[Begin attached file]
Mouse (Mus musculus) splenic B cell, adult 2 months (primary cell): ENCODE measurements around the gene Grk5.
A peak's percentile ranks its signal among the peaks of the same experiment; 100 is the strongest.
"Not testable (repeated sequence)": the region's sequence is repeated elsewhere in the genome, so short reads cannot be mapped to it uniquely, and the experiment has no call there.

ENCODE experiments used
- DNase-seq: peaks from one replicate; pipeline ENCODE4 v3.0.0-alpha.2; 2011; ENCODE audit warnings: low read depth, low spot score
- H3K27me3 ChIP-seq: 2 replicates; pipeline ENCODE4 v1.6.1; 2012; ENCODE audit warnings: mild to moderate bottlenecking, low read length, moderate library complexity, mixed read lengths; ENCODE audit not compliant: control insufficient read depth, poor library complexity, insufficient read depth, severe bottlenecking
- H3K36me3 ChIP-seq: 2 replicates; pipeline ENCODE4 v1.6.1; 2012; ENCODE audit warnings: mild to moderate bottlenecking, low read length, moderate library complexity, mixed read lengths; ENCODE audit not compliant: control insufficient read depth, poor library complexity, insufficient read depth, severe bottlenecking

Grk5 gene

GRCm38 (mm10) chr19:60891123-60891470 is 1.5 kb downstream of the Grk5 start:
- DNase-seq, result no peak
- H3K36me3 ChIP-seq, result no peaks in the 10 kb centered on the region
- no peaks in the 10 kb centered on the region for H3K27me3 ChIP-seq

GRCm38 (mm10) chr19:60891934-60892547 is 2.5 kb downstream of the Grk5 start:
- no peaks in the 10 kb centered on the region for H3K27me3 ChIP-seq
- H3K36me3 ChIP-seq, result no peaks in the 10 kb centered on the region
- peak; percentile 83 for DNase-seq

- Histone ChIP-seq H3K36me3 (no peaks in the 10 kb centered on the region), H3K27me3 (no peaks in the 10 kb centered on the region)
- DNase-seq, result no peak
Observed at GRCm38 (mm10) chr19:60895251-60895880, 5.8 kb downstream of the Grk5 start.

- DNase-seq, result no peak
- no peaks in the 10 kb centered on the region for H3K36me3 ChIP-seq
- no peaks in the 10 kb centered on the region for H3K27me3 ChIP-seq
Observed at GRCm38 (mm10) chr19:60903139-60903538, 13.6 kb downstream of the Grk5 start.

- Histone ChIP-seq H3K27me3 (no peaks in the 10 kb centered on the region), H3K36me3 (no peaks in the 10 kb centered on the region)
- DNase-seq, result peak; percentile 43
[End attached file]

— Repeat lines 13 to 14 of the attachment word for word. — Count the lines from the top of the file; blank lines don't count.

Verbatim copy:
GRCm38 (mm10) chr19:60891934-60892547 is 2.5 kb downstream of the Grk5 start:
- no peaks in the 10 kb centered on the region for H3K27me3 ChIP-seq